"You can almost teach anything with VTS. It's practically bulletproof," says Gay Lundin, an art teacher at Voyager Elementary in Howell, Michigan. She completed the professional development series in 2008, and now uses it to introduce every lesson in her classroom. She also facilitates lessons from the VTS school program, cycling all 550 students at her school through the art room on VTS Wednesdays.
Lundin was first exposed to VTS while reserching Project Zero through Harvard University. She quickly realized she wanted to learn more, and that VTS "is not an independent study. You need other people."
Lundin joined a group of docents at the Detroit Institute of Arts for the first professional development workshop. As she learned and practiced VTS more, she realized how valuable it would be in her school, but that she needed more training to get the maximum benefits.
"You can learn VTS in 20 minutes, but mastering it takes a lifetime," Lundin says. "It's so easy, but it's so difficult."
During the professional development institutes, Lundin was able to observe experienced and expert adults lead VTS discussions. Through these observations and group discussions, Lundin realized she could raise the level of conversation in her classroom though paraphrasing. "I'd been paring it down, which wasn't helping the students as much as bringing the language up."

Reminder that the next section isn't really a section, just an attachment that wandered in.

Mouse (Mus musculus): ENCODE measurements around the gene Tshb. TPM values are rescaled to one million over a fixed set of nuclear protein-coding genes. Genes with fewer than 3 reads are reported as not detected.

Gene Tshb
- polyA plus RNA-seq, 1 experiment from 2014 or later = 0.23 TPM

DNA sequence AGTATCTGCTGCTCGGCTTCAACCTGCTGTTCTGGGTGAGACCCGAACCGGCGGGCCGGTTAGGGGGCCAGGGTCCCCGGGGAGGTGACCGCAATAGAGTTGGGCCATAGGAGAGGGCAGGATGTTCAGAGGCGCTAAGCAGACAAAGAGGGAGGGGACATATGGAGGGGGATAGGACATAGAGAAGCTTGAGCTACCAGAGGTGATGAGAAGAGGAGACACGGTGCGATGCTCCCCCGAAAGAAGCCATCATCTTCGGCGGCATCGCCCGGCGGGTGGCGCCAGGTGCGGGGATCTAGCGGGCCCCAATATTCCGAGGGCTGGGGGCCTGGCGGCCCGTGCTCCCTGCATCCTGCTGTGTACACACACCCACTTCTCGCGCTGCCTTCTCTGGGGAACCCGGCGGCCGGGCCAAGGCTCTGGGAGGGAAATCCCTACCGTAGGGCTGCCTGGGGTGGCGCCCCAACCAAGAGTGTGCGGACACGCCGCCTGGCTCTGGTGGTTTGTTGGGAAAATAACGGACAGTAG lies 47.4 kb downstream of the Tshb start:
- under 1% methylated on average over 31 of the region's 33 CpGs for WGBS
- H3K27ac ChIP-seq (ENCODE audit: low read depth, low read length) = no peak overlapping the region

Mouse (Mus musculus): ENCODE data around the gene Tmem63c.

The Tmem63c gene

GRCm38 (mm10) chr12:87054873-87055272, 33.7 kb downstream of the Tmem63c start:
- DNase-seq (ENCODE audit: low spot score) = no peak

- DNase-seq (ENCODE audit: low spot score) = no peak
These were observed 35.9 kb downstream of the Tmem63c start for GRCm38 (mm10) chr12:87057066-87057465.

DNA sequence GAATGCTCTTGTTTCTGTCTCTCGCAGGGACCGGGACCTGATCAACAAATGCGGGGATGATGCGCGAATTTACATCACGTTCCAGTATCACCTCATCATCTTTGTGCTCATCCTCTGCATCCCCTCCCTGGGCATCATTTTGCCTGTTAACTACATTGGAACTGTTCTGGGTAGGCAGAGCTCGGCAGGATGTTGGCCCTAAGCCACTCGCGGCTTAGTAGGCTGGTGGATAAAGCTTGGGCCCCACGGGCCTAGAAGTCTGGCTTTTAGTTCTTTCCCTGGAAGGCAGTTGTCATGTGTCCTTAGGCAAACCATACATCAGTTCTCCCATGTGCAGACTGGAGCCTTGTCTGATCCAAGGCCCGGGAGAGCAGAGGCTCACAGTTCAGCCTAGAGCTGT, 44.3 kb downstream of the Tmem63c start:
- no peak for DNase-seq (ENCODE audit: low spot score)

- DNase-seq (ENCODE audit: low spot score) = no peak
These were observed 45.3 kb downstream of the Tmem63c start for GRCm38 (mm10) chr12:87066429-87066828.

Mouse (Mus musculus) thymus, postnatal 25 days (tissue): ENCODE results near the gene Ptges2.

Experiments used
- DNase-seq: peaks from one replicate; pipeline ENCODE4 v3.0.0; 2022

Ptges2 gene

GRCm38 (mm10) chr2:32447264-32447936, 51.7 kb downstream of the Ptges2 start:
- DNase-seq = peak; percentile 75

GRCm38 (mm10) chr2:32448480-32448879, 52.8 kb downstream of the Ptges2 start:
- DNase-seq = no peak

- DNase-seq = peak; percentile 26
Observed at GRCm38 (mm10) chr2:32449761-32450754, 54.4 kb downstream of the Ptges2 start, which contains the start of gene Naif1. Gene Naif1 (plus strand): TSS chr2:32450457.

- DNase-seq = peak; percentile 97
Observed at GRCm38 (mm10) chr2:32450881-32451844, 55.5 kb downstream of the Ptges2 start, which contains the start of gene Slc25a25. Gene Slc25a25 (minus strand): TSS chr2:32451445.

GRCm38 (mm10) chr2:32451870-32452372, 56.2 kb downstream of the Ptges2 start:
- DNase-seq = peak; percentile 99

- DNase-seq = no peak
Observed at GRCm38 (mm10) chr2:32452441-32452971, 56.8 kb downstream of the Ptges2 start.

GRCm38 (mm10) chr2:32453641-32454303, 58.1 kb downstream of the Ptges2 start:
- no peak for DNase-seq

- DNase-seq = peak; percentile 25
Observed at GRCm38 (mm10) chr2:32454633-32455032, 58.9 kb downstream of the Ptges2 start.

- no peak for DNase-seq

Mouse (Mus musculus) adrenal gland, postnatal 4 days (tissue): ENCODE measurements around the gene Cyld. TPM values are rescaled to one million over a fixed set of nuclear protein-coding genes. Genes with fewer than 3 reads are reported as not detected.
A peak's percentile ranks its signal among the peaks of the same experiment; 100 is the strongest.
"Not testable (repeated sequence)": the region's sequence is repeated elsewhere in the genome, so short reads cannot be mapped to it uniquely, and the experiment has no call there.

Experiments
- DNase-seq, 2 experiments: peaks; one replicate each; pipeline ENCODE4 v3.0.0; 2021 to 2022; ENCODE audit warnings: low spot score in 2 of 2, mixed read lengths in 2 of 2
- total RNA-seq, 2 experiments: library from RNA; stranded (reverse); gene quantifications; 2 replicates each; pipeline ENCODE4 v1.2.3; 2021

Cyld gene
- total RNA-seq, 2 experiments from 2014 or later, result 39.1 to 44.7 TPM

"We VTS everything," she says, "not only the core VTS curriculum but the student's projects, and their thinking portfolios. 'What is going on in this image' is a way of life! Our Thinking Portfolios combine the creative energies that sketching and VTS writing celebrate!"
Since then, Lundin has been through all three professional development institutes, and she won a state award from the Michigan Association of School Boards, for the best elementary education project in 2006. "The recognition this award has brought to our school, has allowed me to share with others the power VTS can bring to one's literacy program. We all know you have to read before one can write...but teaching children how to see....makes writing fun!"